The hybrid peptide used in the method of the invention may be provided as a synthetic peptide, or standard genetic engineering techniques either in vitro or .in vivo. Thus, the hybrid peptide may be produced by expression of nucleic acid which encodes a papillomavirus E6 peptide (i.e., all or a portion of an E6 protein) having transcription
activation activity fused to nucleic acid encoding a heterologous. nucleic acid binding domain having specific nucleic acid binding activity.
The detectable protein may be any desired protein. A convenient method for detection of E6 peptide activity is to cause it to control expression of a protein that can be quantitatively measured. Thus, the protein may be an enzyme with an activity which is readily detected by in vitro analysis, e.g.,
β-galactosidase which is detected colorimetrically. An inhibitor of the E6 transcription activation activity will reduce the appearance of color formation.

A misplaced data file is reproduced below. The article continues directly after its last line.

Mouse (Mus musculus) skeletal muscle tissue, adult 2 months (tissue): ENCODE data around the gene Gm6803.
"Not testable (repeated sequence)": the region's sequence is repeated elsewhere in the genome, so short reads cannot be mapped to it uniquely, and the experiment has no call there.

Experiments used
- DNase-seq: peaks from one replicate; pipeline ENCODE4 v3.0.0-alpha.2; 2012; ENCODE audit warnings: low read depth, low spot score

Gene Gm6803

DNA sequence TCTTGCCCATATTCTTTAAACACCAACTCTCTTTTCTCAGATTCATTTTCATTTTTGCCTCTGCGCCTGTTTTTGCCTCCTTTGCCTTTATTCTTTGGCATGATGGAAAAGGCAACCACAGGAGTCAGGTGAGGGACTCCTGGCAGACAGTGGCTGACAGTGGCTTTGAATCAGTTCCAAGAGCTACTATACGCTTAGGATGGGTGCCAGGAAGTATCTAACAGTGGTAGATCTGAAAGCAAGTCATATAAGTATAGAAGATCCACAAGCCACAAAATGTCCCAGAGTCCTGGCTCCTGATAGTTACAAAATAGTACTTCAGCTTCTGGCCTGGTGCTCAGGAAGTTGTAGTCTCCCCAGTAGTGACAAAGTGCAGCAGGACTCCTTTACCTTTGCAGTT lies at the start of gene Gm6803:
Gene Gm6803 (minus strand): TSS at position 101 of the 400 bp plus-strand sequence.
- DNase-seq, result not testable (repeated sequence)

Alternatively, the protein may be a lethal or an
essential product, such that expression of that protein either kills a cell or allows it to survive. For example, in a preferred embodiment of the invention, the nucleic acid encoding a detectable protein is provided within a cell, the detectable protein is lethal to the cell, and the potential inhibitor is encoded by a second nucleic within the cell. Also provided is nucleic acid encoding and expressing a hybrid peptide. In this embodiment, only those cells which include an inhibitor of the transcription activation activity of the E6 peptide are able to grow and survive after the
contacting step.
In a second aspect, the invention features a method for inhibiting the transcription activation activity of a papillomavirus E6 peptide in a patient.